This article analyses the role played by the concept of nation in the interwar writings of Carl Schmitt (1888–1985) and Eric Voegelin (1901–1985). It contends that, although these conservative thinkers were drawn in different ways to the anti-progressive potential of nationalist ideas, the centre of their political and theoretical horizons in that period is occupied by the problems of political unity and authority. Therefore, their nationalism is fundamentally determined by, and instrumental to, their adherence to a monistic and authoritarian conception of the state. This, in turn, leads them to embrace, with more or less reservations, the solutions put forward by the emergent far-right “strongmen” to the interwar crisis of liberal democracy. Each in their own way, the two authors tested the porous borders between conservatism, nationalism, and fascism—a topic whose scholarly and political relevance is far from being exhausted.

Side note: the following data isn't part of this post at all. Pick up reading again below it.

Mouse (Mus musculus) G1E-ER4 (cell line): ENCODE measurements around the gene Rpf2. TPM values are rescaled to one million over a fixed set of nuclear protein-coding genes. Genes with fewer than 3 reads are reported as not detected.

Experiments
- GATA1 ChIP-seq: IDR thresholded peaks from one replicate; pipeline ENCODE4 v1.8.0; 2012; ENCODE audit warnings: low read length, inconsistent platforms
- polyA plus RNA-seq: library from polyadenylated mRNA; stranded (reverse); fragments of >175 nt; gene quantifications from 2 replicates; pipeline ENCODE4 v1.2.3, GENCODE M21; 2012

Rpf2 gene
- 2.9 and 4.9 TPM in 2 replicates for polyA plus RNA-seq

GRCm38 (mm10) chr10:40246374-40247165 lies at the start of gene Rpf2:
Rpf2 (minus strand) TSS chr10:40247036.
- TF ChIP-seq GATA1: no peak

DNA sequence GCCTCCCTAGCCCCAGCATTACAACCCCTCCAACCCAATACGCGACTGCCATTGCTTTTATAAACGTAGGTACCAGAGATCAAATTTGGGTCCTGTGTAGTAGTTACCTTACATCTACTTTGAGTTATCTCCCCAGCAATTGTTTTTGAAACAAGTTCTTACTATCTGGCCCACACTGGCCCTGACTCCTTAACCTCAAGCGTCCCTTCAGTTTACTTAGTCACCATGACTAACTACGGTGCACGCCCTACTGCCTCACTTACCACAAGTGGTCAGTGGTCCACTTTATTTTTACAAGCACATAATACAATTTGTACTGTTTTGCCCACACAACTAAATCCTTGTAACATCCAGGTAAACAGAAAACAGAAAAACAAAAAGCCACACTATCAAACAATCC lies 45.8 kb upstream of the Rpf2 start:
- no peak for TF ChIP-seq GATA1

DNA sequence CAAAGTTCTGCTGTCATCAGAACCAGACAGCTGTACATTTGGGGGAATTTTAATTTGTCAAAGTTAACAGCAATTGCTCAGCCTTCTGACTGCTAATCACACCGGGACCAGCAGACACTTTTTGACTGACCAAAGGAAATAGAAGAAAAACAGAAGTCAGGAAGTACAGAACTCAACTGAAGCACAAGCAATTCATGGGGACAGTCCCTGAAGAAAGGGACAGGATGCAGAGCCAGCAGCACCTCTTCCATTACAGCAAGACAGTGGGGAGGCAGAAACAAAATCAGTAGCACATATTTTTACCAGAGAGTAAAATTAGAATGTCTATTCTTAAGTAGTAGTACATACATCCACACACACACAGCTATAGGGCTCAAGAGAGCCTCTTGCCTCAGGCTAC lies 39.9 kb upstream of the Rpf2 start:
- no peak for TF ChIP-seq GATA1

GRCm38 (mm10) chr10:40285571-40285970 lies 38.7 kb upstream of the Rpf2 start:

|Tidskrift||Journal of Political Ideologies|
|Status||!!Accepted/In press - 2020|
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